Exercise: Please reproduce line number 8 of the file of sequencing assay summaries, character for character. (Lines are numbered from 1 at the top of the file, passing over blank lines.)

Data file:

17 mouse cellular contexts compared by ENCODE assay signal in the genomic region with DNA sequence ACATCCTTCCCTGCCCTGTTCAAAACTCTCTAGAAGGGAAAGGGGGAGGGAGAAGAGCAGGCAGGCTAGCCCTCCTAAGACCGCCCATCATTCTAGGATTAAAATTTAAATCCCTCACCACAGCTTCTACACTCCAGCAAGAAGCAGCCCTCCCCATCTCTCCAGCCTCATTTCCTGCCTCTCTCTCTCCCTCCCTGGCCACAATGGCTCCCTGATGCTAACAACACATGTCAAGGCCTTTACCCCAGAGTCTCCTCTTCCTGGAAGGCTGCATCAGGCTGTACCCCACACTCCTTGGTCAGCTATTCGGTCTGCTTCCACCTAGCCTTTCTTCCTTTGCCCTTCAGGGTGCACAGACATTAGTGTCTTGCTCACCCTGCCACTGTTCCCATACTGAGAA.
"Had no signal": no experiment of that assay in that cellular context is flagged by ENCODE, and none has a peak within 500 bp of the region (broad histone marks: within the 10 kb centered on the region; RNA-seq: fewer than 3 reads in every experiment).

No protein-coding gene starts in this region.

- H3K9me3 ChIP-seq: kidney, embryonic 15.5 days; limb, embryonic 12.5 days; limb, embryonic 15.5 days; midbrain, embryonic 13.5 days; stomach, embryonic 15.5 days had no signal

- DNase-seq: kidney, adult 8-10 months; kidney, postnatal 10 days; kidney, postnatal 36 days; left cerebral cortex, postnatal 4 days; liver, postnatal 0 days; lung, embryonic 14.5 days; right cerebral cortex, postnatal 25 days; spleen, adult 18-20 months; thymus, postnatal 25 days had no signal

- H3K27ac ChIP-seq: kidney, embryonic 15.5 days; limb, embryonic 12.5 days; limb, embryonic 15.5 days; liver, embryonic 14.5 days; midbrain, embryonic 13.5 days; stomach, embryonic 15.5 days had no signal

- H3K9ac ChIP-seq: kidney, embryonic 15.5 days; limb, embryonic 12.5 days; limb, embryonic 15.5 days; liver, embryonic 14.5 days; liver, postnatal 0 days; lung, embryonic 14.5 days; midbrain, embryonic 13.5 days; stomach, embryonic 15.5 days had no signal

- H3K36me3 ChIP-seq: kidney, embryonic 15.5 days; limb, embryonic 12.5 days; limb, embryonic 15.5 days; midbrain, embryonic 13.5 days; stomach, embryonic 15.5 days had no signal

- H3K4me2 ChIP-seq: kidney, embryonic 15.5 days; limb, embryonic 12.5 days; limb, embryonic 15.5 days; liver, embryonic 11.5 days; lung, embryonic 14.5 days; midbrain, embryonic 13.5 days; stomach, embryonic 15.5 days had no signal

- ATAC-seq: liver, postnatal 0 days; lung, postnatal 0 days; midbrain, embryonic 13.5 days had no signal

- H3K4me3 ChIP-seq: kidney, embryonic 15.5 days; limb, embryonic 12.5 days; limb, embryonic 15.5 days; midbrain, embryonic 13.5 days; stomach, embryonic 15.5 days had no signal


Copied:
- H3K36me3 ChIP-seq: kidney, embryonic 15.5 days; limb, embryonic 12.5 days; limb, embryonic 15.5 days; midbrain, embryonic 13.5 days; stomach, embryonic 15.5 days had no signal